The Ministry of Health intends to integrate the media in the fight against the spread of tuberculosis in the country.
Speaking at a Machakos hotel Thursday during a three- day workshop for 20 journalists drawn from Machakos, Kiambu, Nairobi and Murang’a counties, Kenya National Tuberculosis, Leprosy and Lungs Disease programme (KNTLDP) CEO Evelyn Kibuchi said there was need for public awareness on issues concerning the three diseases.
Kibuchi said the decision to involve the media in the programme would greatly help in creating public awareness about the once killer TB.
The workshop comes at a time when the country is planning to join the rest of the world in celebrating this year’s World’s Tuberculosis Day scheduled to be held at Thika stadium on March 22.
“We are working hard to achieve the President’s Big Four Agenda by improving access to medical care by joining hands with the National Health Insurance Fund, Universal Health Coverage and M-tiba. The initiative is meant to help reduce the burden of indirect costs, create awareness about the diseases and also help address malnutrition in households,” she said.
The CEO revealed that the government is currently partnering with non-State actors in order to increase the infrastructure necessary for the treatment of TB and improve the link between private and public health centres where the media will act as a watchdog.
She said most of the patients infected with TB were forced to take loans, or pawn their property to meet the costs of managing the condition due to lack of reliable sources of income.
“The government covers treatment for drug resistant TB patients with each individual taking Sh2 million as the cost of treatment. An increase in funding to US $13 by both the non-State actors and the government will therefore greatly help curb the spread of the disease,” she added.
A specialist in viral diseases from Machakos Level 5 hospital Elizabeth Mueni said statistics showed that the most heavily affected people in the country were the elderly, children, HIV/Aids victims and men addicted to smoking.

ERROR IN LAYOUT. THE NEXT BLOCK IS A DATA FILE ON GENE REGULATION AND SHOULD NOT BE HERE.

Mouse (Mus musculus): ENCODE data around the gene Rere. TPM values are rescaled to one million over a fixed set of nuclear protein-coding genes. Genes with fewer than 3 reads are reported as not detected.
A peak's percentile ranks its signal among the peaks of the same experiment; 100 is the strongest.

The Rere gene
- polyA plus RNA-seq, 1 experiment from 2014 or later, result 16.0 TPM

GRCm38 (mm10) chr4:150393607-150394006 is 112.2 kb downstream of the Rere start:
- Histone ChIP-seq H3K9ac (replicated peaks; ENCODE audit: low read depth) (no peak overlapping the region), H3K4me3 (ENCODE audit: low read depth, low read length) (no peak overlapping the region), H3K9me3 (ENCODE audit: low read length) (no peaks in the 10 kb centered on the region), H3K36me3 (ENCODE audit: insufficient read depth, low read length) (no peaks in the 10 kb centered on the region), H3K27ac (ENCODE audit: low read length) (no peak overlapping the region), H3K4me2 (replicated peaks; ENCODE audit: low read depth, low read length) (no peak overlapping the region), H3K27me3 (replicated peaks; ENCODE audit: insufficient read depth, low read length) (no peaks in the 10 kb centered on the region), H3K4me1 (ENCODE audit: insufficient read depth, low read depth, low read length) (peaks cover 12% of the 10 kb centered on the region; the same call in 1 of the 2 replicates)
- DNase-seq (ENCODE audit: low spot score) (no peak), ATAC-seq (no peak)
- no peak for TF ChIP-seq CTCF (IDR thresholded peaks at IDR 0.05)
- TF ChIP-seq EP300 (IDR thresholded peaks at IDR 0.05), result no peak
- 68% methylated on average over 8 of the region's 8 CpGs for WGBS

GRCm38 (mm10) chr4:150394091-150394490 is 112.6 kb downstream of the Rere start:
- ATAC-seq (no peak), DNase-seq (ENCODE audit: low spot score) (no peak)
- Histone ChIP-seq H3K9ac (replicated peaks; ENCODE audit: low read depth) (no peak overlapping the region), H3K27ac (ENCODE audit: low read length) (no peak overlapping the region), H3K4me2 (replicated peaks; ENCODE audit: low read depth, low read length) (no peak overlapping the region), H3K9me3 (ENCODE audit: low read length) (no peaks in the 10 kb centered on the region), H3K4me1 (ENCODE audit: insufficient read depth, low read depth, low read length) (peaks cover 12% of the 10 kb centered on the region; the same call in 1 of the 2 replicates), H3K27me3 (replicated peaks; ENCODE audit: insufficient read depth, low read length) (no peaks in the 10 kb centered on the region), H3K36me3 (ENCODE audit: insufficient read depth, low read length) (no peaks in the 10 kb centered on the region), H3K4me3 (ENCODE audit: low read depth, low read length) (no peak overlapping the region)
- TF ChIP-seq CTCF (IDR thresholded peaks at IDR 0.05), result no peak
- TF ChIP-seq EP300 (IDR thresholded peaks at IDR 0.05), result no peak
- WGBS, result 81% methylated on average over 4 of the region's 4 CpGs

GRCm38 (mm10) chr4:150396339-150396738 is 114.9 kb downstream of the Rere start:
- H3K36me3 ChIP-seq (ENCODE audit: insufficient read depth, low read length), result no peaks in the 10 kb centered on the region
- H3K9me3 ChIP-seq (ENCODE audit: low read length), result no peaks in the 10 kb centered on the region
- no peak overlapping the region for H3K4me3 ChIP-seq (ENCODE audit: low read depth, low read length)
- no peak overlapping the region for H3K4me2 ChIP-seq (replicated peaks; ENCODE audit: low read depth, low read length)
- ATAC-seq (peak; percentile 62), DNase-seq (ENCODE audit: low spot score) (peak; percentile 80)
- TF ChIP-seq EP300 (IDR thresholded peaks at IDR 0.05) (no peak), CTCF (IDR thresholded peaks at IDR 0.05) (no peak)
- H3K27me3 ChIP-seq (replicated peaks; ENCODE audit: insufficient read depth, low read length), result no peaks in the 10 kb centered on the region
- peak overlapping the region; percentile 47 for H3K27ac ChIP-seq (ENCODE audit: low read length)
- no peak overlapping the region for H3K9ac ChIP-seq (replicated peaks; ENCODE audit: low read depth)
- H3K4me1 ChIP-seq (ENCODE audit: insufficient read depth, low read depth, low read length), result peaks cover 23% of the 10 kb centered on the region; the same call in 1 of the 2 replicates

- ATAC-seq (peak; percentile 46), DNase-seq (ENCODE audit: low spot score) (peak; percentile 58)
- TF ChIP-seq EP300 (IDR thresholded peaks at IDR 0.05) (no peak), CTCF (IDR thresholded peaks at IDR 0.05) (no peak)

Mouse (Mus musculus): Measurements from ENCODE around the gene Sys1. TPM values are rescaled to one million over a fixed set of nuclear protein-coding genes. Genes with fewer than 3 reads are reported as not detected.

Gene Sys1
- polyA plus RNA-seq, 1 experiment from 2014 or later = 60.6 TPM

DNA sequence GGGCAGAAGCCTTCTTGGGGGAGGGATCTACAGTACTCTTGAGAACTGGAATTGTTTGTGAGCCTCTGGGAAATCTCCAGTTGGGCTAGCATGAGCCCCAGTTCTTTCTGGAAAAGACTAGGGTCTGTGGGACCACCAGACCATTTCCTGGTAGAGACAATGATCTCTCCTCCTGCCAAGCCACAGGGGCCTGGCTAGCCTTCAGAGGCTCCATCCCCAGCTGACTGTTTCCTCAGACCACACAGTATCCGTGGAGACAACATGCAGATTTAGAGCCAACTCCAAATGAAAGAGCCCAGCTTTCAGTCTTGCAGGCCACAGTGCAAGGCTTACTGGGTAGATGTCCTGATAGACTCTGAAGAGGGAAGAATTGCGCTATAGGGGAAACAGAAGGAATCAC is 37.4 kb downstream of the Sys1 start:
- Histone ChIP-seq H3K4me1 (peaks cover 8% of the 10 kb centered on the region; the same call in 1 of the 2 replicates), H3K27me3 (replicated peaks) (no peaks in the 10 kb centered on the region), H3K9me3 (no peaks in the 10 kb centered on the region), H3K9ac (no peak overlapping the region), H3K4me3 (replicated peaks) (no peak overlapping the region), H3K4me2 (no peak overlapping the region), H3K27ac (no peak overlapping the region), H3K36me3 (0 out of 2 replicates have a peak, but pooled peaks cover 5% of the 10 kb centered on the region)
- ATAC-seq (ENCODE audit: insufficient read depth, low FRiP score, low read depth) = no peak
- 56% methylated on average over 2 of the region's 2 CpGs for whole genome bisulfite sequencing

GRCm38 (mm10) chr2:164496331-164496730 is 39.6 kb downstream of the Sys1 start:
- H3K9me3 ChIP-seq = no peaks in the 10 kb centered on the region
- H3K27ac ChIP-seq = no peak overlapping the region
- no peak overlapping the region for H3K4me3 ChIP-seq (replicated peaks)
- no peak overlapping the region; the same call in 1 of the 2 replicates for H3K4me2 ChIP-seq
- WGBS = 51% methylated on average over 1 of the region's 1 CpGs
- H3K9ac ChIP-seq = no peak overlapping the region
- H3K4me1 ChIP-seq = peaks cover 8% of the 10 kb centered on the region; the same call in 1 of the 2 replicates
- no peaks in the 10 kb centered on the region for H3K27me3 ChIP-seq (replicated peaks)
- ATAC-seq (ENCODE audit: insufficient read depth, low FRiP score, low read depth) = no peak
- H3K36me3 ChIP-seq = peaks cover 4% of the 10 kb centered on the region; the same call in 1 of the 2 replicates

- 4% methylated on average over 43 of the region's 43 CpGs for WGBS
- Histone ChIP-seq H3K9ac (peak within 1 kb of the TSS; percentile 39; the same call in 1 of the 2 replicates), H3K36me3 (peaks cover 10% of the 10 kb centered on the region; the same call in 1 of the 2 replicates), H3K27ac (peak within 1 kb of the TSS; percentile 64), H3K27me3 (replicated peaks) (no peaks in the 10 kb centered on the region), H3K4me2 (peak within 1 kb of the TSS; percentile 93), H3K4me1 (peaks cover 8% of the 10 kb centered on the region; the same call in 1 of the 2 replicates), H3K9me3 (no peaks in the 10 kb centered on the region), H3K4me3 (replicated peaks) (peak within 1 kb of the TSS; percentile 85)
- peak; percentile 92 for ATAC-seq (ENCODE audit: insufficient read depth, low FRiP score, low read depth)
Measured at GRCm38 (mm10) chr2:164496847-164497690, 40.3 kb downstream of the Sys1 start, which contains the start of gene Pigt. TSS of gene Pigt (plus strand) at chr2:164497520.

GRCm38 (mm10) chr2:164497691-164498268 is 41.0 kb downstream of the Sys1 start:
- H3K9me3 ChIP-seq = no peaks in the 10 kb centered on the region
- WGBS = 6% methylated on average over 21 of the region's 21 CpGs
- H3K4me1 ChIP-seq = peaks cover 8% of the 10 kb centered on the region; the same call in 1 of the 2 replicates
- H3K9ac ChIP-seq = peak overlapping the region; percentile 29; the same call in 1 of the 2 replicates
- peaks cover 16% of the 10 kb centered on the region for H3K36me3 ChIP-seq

She said the disease whose symptoms ranged from fever, cough, weight loss, night sweats, chest pain, coughing of blood and appetite loss could easily be treated if patients adhered strictly to the prescribed medication as given by doctors.
“Some patients take medicine for only few days and after sometime, stop altogether after feeling better forgetting that medication should be taken up to the last tablet. That is why we monitor them as they take their medication. To avoid future complications, the patient should take medication as prescribed until he/she is declared TB free,” she explained.
According to a 2017 report by the Ministry of Health, TB remains high in Kenya, and experts say the country lags behind in the fight against the disease.
The report further found out that there were more TB cases in Kenya than previously estimated, with the disease prevalence rate standing at 558 per 100,000 people.
The disease was found to be higher in men between the ages of 25 and 34 years, urban dwellers and women over the age of 65.
At the same time, 83 per cent of TB cases were HIV negative, suggesting that broad efforts at controlling the disease among people with and without HIV were needed.
By Samuel Maina and Annastacia Sila